The Andean flamingo is the rarest flamingo in the world and one of the three flamingo species that inhabit the high Andes in South America. The other two species are Chilean and James's flamingo. The Andean flamingo has the typical elegant body shape, with a long curved neck and long legs. Its body is pale pink, and it has bright upperparts and a distinctive large black wedge or triangle at the rear of the body. Its legs are yellow and its large, curved bill is black and yellow. Young birds are gray until they develop the adult pink plumage.
Andean flamingos are native to the Andean Mountains in South America, including north-central Chile, southern Peru, northwestern Argentina, and western Bolivia. They live in highland salt lakes with relatively sparse vegetation. During winter the flamingos migrate to the lower wetlands in search of food.
Andean flamingos are very gregarious, forming huge flocks numbering tens of thousands. The only usual form of aggression may be between males when they are guarding their mates. These flamingos move between lagoons and ponds throughout the year, searching for food, usually at night and in a flock. They tend to move to lower elevations during winter and may fly up to 700 miles in one day. In the daytime they typically feed in small groups or pairs several meters apart, scattered over the area. They communicate in many different ways with each other, including the wing salute, when they spread their wings out for a few seconds, showing off their colors. They also stretch their necks and flip up their tails. They use a honking noise, similar to that of geese in flight, to keep the group together. They also grunt and growl during mating and when they are being aggressive.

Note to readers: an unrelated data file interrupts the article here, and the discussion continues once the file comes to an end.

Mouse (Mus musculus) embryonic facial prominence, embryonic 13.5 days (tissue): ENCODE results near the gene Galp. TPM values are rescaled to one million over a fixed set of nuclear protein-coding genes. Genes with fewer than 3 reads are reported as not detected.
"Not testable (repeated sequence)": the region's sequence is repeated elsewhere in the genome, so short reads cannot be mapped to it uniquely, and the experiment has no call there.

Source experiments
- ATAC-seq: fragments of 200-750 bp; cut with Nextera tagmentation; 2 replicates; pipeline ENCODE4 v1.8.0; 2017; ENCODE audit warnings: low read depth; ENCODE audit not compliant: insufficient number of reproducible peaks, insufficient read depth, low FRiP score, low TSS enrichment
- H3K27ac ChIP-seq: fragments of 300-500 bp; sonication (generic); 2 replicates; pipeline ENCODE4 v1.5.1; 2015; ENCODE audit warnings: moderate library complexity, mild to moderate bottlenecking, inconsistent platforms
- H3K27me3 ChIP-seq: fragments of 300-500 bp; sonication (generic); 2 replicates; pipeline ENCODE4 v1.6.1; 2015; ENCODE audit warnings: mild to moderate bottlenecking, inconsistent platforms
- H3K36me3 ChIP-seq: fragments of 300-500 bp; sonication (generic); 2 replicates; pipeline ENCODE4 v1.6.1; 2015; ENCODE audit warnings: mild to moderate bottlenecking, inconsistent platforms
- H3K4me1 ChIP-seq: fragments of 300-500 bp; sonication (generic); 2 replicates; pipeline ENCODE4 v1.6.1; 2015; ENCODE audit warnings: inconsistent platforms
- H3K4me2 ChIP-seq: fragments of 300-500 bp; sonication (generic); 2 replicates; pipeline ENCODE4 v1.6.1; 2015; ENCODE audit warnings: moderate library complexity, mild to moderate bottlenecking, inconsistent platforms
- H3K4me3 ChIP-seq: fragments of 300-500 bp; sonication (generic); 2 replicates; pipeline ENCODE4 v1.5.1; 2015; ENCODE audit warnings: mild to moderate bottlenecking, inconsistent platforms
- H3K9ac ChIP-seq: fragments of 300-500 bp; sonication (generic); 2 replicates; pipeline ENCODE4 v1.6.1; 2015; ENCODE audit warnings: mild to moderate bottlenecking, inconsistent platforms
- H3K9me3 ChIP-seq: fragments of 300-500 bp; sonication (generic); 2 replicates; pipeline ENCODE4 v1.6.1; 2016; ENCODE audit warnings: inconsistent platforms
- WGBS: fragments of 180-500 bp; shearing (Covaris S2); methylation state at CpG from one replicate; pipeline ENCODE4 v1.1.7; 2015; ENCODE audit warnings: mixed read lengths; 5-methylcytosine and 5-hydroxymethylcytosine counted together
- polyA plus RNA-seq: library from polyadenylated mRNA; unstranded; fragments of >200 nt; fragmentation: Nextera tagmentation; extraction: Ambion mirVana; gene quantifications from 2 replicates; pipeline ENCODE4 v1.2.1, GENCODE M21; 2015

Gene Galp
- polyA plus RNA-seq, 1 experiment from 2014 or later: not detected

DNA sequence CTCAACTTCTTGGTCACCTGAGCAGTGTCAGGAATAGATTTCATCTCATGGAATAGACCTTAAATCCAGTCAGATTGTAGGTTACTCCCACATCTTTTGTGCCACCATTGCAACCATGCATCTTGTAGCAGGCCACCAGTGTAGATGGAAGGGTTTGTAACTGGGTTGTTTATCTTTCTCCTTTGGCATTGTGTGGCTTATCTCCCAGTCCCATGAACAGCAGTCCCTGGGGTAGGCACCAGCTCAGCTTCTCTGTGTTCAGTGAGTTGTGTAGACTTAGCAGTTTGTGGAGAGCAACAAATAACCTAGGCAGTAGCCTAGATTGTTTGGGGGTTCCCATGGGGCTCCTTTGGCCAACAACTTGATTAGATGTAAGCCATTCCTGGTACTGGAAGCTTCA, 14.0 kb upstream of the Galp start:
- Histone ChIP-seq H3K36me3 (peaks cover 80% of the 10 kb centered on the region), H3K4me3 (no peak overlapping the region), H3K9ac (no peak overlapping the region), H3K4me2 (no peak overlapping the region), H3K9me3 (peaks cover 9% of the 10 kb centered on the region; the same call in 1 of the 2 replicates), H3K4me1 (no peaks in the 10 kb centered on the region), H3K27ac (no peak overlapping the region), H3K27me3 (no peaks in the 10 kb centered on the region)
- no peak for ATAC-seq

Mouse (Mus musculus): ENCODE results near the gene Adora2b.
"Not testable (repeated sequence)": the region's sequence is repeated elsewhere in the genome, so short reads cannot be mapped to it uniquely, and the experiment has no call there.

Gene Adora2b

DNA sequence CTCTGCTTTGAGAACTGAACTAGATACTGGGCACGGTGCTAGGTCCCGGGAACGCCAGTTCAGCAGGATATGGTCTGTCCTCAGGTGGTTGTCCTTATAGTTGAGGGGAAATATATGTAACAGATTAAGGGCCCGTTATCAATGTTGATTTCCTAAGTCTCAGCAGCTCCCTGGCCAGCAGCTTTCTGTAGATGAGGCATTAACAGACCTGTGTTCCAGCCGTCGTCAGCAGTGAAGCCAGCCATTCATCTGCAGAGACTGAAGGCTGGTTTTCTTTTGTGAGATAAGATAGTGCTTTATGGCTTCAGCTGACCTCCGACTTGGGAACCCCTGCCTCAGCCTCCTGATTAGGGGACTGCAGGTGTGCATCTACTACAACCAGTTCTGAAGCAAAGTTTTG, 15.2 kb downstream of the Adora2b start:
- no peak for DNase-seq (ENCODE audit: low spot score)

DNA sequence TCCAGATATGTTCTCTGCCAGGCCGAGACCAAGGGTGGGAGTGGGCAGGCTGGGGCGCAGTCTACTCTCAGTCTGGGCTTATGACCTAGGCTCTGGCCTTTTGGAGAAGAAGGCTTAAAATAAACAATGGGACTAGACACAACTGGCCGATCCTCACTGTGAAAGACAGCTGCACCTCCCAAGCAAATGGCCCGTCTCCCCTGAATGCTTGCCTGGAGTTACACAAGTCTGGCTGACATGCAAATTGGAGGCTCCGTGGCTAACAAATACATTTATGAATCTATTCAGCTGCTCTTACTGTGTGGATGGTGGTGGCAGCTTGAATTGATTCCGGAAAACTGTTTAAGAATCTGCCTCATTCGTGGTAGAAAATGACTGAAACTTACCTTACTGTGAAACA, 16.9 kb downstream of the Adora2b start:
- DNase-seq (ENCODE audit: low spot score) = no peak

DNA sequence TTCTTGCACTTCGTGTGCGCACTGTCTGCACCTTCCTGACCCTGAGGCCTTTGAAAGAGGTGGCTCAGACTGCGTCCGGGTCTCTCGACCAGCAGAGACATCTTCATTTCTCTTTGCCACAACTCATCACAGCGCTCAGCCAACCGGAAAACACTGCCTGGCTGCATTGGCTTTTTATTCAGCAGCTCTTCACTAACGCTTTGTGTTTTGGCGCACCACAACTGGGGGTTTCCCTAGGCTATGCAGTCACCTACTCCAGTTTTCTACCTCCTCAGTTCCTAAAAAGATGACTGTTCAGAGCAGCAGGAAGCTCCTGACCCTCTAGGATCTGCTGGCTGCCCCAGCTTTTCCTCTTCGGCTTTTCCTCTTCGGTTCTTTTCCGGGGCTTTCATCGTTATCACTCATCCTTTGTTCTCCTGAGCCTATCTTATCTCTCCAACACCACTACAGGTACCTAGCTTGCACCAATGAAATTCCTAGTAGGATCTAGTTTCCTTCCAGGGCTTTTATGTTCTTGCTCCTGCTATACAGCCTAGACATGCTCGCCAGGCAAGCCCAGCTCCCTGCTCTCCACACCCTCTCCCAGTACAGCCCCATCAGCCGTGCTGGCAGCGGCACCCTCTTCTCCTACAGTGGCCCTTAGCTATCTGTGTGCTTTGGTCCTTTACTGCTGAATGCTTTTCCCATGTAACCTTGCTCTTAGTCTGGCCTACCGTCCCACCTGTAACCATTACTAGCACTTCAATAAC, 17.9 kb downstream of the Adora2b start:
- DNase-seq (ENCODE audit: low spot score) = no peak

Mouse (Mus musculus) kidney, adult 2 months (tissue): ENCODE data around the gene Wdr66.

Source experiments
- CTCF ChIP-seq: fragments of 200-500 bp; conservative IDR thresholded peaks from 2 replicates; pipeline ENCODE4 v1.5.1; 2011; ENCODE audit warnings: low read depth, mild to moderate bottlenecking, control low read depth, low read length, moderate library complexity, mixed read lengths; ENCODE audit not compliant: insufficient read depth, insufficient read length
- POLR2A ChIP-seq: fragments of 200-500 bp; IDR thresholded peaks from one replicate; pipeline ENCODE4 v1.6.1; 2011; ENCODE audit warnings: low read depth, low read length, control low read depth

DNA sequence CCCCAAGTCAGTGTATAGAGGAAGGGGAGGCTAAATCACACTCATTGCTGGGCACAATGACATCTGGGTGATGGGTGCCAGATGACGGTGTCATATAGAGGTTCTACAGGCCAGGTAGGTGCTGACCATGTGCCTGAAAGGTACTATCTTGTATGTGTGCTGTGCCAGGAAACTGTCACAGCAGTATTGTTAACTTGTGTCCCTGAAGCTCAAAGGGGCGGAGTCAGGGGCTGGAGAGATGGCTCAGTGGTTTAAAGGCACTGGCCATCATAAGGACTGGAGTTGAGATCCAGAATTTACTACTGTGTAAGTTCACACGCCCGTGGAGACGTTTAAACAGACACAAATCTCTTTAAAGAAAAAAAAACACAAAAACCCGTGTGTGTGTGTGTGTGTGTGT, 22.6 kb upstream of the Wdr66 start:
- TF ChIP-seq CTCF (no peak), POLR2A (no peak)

These flamingos are filter feeders, eating mainly diatoms and algae. They feed by stirring the water with their feet, burying their entire head and beak upside down in the water, and sucking up both water and mud. Then, moving their heads from side to side, they extract plankton, insect larvae, and small fish from the water and mud.
Andean flamingos are monogamous and pairs may stay together for several years. These birds breed in colonies numbering thousands of individuals, in December and January. A pair produces one chalky white egg, laid on a mound of mud in shallow water. Both the male and the female incubate the egg, for 27-31 days, and both care for the young. When they hatch, the chicks are fed "crop milk", a substance that comes from the upper digestive tract of the parent birds. The chicks stay in their nest for the following 5 to 8 days and then form groups of chicks called crèches, which can have hundreds of chicks, looked after by just several adult flamingos. Chicks are not able to fend for themselves until aged 6 to 10 months. They will gain sexual maturity and their full adult plumage at 3-6 years of age.
The Andean flamingo is suffering from population decline as a result of habitat loss, changes in water levels due to mining activities, intense egg-collecting, disturbances by humans, and erosion at nest sites.
According to the IUCN Red List, the total number of Andean flamingos is approximately 39,000 individuals. Today this species’ population is stable but it is classified as vulnerable (VU).
Andean flamingos affect populations of aquatic algae, plankton, and diatoms, by eating them as prey items.